Painter Kora Dandan Albano is a big believer in the importance of play in a child’s development. Her works in her second solo show, “Lutu-lutuan sa Dua,” at Café by the Ruins Dua in Baguio City, hark back to her childhood’s summer vacations when she and her siblings engaged in games of patintero, moro-moro, taguan, lutu-lutuan, bahay-bahayan and siyato.
Albano recalled that during the rainy season, “we had sungka, scrabble, domino, chess, jackstones. We had paper dolls that we made ourselves—five out of us nine kids were good at drawing. We transformed our living room into a community of paper dolls complete with do-it-yourself dollhouses using soap and toothpaste boxes, sardine cans and other found objects.”
This may explain the overall cheerfulness of her works. She said, “My childhood was far from ideal, but we were big on pretend play and street games. We didn’t get a television set until I was fifteen so we spent summer vacations playing. Mine is a deliberate choice. I don’t want my paintings to look back at me and say: ‘Hey, we are depressed today.’ And most paintings last a long time.”
As a child, her creative ability was already her superpower. Albano said, “I was terribly shy and sickly. I wasn’t good at making friends. But I won several art contests in grade school. That balanced my awkwardness. I remember my girl classmates lining up in front of my desk during recess so I can draw them their own paper dolls.”
She’d like the current paintings “to remind viewers that there are things and activities that are innately good like cooking. Cooking is a positive experience, especially if one is cooking for loved ones. It’s an act of service and gratitude at the same time. This is particularly true in cooking traditional dishes like suman or ginataang bilo-bilo because they take time, energy and special skills to make.”
Queried if she, as a real-life cook, rates well, she answered, “My halayang ube and suman sa latik are all-time favorites in family reunions. I got the suman recipe from our kasambahay, a native of Leyte. The ube is my Nanay’s recipe, but since she’s already 90 she can’t cook it anymore. I am kitchen literate in the sense that I can tell cumin from fennel seeds. I’m willing to try dishes I haven’t cooked before such as ratatoullie.”
Concerning the role of play, she said it is how “a child learns how things work, how to develop not only their fine motor skills by pretend cutting and mixing but also social skills such as taking turns when pretending with another child. Pretend play promotes language development and enriches kids’ imagination.”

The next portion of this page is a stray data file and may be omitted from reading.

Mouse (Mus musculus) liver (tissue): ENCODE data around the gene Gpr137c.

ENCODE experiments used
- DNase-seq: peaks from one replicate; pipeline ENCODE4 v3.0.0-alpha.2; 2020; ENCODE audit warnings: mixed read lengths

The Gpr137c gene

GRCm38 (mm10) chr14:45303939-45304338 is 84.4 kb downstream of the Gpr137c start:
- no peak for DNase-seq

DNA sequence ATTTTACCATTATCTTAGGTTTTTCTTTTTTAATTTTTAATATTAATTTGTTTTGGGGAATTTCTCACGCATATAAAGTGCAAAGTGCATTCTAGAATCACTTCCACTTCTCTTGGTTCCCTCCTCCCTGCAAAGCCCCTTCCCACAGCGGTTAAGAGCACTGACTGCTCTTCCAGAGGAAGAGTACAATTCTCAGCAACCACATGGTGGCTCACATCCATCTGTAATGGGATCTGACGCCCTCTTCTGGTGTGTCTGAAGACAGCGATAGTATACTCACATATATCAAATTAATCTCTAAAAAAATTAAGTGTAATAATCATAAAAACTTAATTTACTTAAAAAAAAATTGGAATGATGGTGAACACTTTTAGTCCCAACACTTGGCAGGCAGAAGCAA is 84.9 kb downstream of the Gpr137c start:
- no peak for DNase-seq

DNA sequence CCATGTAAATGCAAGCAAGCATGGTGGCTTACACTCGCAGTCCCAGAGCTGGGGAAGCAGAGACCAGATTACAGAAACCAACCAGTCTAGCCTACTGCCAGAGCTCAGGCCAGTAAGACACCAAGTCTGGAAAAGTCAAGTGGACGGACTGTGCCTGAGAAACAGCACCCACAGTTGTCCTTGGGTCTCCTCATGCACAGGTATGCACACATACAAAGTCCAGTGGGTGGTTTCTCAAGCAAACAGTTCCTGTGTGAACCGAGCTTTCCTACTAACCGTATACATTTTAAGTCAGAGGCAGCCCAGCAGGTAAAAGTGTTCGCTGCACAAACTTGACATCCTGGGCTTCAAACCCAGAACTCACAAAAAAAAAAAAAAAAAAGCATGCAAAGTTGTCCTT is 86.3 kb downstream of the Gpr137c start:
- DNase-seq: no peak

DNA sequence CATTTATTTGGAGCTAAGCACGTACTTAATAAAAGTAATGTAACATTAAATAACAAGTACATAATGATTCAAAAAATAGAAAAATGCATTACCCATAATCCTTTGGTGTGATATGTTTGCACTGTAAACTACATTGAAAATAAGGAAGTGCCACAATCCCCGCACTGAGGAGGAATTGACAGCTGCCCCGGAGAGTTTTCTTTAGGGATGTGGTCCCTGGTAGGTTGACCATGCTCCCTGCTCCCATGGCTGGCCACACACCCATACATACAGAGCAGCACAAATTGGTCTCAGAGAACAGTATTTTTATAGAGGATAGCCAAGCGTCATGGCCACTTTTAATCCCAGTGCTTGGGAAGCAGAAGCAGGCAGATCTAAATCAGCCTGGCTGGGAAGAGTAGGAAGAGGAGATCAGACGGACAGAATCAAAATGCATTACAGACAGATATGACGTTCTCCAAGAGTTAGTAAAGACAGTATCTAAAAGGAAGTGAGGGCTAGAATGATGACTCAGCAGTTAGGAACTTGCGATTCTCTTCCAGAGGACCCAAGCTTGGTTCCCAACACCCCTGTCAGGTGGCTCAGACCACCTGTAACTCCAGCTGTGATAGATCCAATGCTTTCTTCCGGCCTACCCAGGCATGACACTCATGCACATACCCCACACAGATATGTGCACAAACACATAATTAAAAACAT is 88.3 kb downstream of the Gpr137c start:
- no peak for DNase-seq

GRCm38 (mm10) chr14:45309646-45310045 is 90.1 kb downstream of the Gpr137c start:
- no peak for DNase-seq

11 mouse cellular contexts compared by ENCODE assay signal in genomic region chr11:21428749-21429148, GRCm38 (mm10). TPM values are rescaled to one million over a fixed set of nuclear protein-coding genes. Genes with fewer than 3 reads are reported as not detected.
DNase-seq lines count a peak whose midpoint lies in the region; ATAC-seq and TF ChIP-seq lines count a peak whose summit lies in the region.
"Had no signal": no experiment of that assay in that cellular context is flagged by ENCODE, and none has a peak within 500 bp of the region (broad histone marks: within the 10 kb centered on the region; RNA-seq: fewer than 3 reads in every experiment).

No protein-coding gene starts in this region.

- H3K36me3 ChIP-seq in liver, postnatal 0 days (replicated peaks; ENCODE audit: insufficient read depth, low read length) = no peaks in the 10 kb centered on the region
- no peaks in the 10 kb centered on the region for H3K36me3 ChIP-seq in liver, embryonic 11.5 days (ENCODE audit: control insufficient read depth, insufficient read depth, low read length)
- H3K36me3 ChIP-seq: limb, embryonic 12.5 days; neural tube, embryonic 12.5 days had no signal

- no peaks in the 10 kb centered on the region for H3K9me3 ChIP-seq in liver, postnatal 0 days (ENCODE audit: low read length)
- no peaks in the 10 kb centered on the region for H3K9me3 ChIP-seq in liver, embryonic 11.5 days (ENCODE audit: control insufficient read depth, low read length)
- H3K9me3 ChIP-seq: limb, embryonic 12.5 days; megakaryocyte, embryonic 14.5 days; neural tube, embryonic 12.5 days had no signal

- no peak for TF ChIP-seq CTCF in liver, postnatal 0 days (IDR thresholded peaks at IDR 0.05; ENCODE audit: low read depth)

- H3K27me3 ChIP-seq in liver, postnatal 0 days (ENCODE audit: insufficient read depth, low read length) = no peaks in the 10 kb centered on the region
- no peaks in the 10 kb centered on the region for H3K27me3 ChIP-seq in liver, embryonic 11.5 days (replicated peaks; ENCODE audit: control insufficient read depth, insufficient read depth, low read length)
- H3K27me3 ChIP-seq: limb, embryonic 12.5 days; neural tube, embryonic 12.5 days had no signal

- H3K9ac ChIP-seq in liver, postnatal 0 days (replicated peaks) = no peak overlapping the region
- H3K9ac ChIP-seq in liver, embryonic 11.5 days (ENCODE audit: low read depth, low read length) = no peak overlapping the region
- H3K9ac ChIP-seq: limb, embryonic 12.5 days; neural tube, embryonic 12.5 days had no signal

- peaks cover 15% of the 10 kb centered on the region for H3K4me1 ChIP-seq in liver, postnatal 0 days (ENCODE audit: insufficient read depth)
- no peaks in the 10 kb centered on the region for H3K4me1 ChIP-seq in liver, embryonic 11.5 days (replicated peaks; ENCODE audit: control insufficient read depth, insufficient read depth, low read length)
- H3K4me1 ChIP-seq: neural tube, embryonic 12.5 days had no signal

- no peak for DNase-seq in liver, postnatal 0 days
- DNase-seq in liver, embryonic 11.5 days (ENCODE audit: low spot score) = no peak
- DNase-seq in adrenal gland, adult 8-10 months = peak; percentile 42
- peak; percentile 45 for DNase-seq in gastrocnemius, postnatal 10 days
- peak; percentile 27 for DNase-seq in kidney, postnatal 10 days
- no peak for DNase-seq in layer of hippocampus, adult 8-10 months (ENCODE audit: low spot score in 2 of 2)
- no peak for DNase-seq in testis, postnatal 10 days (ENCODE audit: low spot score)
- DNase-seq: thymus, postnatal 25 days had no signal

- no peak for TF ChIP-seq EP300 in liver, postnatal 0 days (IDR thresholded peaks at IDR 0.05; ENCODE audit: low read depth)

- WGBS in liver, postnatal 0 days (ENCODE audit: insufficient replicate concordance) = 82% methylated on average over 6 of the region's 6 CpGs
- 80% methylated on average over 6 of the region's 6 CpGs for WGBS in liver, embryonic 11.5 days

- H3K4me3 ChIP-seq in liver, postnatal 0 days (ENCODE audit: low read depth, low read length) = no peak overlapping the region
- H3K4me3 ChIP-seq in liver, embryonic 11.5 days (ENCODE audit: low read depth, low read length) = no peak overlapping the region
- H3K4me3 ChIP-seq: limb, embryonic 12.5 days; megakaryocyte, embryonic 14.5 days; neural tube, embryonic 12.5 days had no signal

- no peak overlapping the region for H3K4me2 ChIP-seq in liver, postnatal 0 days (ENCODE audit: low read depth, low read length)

Albano’s characters are outfitted in traditional Filipiniana. Asked if she is reviving interest in these clothes, she answered, “Not consciously. I just want to paint subjects that bring back the past. I can sew simple patterns, a skill I learned from my mother by watching her when I was a kid. I made a Filipiniana top and wore it with a pair of jeans at the opening of my show at Prism Gallery (in Makati) last November. My friends were tickled when they saw the blouse. They brainstormed on the spot and came up with a garment line called Kora’s Kamisas.”
For her characters’ clothes, she researched using books from Bookmark that have photos of them and looked at Amorsolo’s women in the Internet. She copied the general cut of the clothes, then came up with her own fabric designs and color combinations.
Her interest in childhood games developed through the years that she has been illustrating children’s books. She is the illustrator of 46 books, all with Filipino themes. But she got frustrated by the limited number of pages of a book. “Parang bitin,” she said, “so I started painting a few pieces in oil in 2014 and brought them to the Art in the Park event in Makati. Three years later, I’m still painting.”
The move to Baguio in 2015 when her eldest was accepted at UP Baguio turned out for the best for her and husband Jimbo who’s also an artist. “Since hubby and I both work from home, we decided to tag along together with our younger daughter. The idea is like an extended vacation for four years, but we might extend longer or stay for good. The past two years have been very productive for all of us. We love the creative community here. Fellow creatives are generally friendly and super supportive.”
Albano counted Lisbeth Zwerger, an Austrian illustrator, and Lane Smith, an American children’s book author and illustrator, as her foremost artistic influences. As far as her discipline and dedication to her craft are concerned, she attributed these to her father Pedro.
She described him as “a prolific writer who wrote only on weekends. He had a day job and raised nine children but managed to publish about 300 short stories, poems, essays and novels during his time.” He won the Palanca literary award seven times from the 1950s to the’70s.